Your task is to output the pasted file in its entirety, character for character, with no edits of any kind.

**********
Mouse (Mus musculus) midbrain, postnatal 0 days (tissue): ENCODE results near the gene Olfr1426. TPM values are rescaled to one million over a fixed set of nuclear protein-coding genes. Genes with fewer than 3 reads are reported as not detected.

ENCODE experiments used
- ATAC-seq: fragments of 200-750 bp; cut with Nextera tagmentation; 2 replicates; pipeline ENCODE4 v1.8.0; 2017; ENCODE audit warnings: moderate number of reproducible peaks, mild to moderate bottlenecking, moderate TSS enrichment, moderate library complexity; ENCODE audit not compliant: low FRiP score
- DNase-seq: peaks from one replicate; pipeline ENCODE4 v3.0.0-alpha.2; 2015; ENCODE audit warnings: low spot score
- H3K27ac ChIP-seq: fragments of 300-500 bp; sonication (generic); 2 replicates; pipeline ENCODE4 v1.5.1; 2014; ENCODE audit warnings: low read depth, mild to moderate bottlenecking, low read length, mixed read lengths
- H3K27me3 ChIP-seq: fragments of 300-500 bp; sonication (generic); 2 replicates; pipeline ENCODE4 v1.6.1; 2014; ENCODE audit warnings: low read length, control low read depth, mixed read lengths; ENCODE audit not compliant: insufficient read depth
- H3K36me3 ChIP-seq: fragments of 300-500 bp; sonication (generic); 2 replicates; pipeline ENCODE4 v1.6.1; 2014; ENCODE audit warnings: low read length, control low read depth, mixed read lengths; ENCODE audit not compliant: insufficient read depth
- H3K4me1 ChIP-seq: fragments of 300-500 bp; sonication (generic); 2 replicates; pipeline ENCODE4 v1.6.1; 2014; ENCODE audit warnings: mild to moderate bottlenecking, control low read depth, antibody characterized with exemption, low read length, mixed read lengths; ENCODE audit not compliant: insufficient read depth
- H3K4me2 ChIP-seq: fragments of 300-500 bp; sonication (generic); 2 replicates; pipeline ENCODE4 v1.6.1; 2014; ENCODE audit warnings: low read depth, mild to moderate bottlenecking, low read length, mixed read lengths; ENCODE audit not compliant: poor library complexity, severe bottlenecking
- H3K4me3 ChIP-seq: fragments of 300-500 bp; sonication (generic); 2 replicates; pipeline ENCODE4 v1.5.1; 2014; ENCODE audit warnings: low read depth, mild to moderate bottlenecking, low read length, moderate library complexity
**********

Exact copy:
Mouse (Mus musculus) midbrain, postnatal 0 days (tissue): ENCODE results near the gene Olfr1426. TPM values are rescaled to one million over a fixed set of nuclear protein-coding genes. Genes with fewer than 3 reads are reported as not detected.

ENCODE experiments used
- ATAC-seq: fragments of 200-750 bp; cut with Nextera tagmentation; 2 replicates; pipeline ENCODE4 v1.8.0; 2017; ENCODE audit warnings: moderate number of reproducible peaks, mild to moderate bottlenecking, moderate TSS enrichment, moderate library complexity; ENCODE audit not compliant: low FRiP score
- DNase-seq: peaks from one replicate; pipeline ENCODE4 v3.0.0-alpha.2; 2015; ENCODE audit warnings: low spot score
- H3K27ac ChIP-seq: fragments of 300-500 bp; sonication (generic); 2 replicates; pipeline ENCODE4 v1.5.1; 2014; ENCODE audit warnings: low read depth, mild to moderate bottlenecking, low read length, mixed read lengths
- H3K27me3 ChIP-seq: fragments of 300-500 bp; sonication (generic); 2 replicates; pipeline ENCODE4 v1.6.1; 2014; ENCODE audit warnings: low read length, control low read depth, mixed read lengths; ENCODE audit not compliant: insufficient read depth
- H3K36me3 ChIP-seq: fragments of 300-500 bp; sonication (generic); 2 replicates; pipeline ENCODE4 v1.6.1; 2014; ENCODE audit warnings: low read length, control low read depth, mixed read lengths; ENCODE audit not compliant: insufficient read depth
- H3K4me1 ChIP-seq: fragments of 300-500 bp; sonication (generic); 2 replicates; pipeline ENCODE4 v1.6.1; 2014; ENCODE audit warnings: mild to moderate bottlenecking, control low read depth, antibody characterized with exemption, low read length, mixed read lengths; ENCODE audit not compliant: insufficient read depth
- H3K4me2 ChIP-seq: fragments of 300-500 bp; sonication (generic); 2 replicates; pipeline ENCODE4 v1.6.1; 2014; ENCODE audit warnings: low read depth, mild to moderate bottlenecking, low read length, mixed read lengths; ENCODE audit not compliant: poor library complexity, severe bottlenecking
- H3K4me3 ChIP-seq: fragments of 300-500 bp; sonication (generic); 2 replicates; pipeline ENCODE4 v1.5.1; 2014; ENCODE audit warnings: low read depth, mild to moderate bottlenecking, low read length, moderate library complexity